New Delhi, Oct 9 (UNI) Accusing the Centre of non-cooperation in the industrial development of the state, Uttarakhand Chief Minister B C Khanduri today said the step-motherly treatment being given to the hill state by the UPA government would be one of his main planks in the coming Lok Sabha elections.
Maj Gen. Khanduri is the second Chief Minister of a BJP-ruled state in a week who has chosen the capital for attacking the Centre for non-cooperation. Earlier this week, Madhya Pradesh Chief Minister Shivraj Singh Chouhan had made a similar outburst against the ruling UPA while talking to newspersons here.
The Uttarakhand Chief Minister said the previous NDA Government led by Mr Atal Bihari Vajpayee had given a 10-year industrial package to the state from 2003 to 2013, but when the UPA government came to power, it reduced the period till 2007, and it was only after strong protests by the state that it extended the peirod to 2010.
''For us development of the industry was vital as the hills had no industry at all, because of which people were facing unemployment, but I am pained to say that the Centre was not helping us at all but was rather obstructing in the industrial development of the state'' he said in an informal interaction with newspersons here.
This issue was certainly going to be raised in a big way in the coming Lok Sabha elections, said Mr Khanduri, adding that he had raised the matter several times with the Prime Minister and would write to him again.
Replying to a question about the withdrawal of some projects from the state, and the general impression being created that the state was not industry friendly, the Chief Minister said that entrepreneur would have to abide by the conditions on which they were given concessions.
One of condition was that the 70 per cent of the jobs in their units would go to locals, but they started outsourcing a large number of jobs and did not take that into account while earmarking jobs for the locals, he sought to point out.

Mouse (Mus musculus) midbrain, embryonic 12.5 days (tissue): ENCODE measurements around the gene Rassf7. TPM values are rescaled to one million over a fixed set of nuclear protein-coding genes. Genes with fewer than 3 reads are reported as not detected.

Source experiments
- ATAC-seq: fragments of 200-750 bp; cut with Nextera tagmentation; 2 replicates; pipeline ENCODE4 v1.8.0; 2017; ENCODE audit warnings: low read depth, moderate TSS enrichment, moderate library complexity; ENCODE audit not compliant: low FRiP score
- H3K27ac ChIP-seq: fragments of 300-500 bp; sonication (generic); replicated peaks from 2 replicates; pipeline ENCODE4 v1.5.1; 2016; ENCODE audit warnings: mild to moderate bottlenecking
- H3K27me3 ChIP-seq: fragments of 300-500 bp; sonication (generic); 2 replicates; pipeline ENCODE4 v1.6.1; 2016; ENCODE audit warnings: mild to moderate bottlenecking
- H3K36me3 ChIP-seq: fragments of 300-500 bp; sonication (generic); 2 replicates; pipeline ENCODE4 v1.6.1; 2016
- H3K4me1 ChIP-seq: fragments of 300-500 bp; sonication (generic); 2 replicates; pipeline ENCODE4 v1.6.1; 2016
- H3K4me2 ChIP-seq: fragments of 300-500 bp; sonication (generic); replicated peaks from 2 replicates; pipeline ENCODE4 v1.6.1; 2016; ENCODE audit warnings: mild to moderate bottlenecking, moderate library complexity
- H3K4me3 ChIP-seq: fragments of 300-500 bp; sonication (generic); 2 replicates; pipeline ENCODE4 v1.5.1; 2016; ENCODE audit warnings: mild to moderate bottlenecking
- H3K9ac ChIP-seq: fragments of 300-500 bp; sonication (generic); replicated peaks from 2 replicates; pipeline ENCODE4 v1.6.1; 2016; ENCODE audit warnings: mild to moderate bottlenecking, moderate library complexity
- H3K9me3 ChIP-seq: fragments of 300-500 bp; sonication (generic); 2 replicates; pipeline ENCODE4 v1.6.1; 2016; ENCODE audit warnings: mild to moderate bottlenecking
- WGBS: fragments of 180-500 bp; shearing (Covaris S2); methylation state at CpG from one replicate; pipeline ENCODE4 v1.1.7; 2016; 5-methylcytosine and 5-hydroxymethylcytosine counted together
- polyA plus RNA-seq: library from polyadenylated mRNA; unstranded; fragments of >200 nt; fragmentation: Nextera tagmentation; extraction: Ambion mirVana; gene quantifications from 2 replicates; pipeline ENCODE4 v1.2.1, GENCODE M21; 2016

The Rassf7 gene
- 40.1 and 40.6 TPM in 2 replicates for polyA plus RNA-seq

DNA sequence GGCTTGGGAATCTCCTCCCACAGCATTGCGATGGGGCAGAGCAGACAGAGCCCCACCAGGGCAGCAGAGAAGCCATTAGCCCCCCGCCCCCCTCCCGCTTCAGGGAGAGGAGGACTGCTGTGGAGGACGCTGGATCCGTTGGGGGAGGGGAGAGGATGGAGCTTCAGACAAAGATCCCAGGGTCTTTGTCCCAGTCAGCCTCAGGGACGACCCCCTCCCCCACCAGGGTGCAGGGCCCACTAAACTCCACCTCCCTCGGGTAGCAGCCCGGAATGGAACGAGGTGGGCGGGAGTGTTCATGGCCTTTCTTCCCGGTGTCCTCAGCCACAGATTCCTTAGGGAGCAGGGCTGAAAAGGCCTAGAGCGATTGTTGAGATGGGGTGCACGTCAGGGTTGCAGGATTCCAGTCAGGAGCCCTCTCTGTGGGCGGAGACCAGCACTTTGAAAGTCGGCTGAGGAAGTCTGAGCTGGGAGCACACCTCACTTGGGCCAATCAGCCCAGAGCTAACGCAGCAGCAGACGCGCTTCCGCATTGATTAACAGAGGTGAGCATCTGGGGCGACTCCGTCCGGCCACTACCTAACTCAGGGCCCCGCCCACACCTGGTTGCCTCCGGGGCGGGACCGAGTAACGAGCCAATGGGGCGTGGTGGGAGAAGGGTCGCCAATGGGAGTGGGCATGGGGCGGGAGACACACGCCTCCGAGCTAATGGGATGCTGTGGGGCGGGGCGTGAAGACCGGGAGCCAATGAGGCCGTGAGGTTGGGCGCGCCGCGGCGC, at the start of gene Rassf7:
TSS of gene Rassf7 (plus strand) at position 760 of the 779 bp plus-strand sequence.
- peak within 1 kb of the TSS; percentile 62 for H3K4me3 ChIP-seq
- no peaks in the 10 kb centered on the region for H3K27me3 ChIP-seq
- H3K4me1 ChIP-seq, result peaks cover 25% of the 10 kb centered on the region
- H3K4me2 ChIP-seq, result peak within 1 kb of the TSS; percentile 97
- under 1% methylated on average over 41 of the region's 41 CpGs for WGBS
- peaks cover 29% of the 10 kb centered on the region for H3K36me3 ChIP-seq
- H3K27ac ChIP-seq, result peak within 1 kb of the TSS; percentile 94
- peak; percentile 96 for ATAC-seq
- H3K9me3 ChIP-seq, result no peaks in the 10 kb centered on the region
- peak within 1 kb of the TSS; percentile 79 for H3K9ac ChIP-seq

To a question about some of the industrialists manufacturing out of the state, and doing only the packaging here, which obviouly did not create any jobs in the state, the Chief Minister said the state government had cancelled several licences in that connection.
''I cannot allow the industry to fool the people of this state,'' asserted Mr Khanduri.
While admitting that the efforts at industrialisation of the state had not delivered the desired result due to the very nature of the difficulties that a hill area places before the industry, Mr Khanduri, however, said his other priority was to check corruption, and the results had given him some cause for satisfaction.
He said corruption in the recruitment to government posts had been eliminated by the new system of examination introduced by his Government.
The new system was based on objective type tests, with interviews having been scrapped completely.
So far, 27000 recruitments have been made after the new system was introduced, and fairness and objectivity of the selection process had sent out a very positive and definitive signal to the people, he said.
When asked about some of his colleagues complaining about his style of functinoing, Mr Khanduri said, ''every one has one's own way of working. Perhaps my weakness is my military background,'' hinting that he would have to be a hard taskmaster to achieve his objectives, which would obviously be not liked by some people.
He, however, added that he was open to any suggestion and dialogues to sort things out if anyone was feeling aggrieved by him.
Replying to a question on the Tatas going to Gujarat for Nano, he said said 'limited production' of the car will take place in Pantnagar, here the company was already manufacturing Ace mini trucks.
Tata Motors had shown keen interest in setting up Nano plant in Uttarakhand following the Singur episode, but due to unavailability of required land, the plant could not be shifted here, he said.
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